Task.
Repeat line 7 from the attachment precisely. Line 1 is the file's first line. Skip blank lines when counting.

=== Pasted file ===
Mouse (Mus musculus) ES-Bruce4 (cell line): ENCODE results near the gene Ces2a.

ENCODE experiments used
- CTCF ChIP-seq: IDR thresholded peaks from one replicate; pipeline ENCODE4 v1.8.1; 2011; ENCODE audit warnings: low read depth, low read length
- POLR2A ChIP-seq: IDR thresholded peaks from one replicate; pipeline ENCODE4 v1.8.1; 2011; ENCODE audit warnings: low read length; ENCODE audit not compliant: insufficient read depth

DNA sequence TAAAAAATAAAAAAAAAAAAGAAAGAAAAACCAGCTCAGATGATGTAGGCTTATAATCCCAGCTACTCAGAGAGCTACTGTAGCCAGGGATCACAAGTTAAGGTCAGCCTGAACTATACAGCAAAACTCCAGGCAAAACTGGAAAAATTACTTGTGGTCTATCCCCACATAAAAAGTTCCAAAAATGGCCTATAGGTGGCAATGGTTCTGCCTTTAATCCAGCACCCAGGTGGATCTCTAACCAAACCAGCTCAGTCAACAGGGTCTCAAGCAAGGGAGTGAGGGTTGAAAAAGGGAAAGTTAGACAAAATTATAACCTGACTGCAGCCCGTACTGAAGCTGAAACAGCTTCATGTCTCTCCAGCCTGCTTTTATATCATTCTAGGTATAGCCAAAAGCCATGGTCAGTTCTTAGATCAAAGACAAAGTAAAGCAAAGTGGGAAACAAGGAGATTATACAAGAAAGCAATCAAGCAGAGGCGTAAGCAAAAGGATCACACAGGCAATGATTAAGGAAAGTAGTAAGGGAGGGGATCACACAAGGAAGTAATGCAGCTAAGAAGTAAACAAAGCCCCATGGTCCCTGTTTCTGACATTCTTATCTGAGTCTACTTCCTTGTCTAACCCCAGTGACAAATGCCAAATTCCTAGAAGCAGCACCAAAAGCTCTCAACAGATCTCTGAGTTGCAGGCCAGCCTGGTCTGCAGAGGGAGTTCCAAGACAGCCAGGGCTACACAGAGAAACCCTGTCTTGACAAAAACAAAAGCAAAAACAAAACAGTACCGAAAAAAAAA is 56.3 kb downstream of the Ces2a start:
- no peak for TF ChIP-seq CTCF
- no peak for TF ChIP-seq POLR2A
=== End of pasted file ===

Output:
- no peak for TF ChIP-seq POLR2A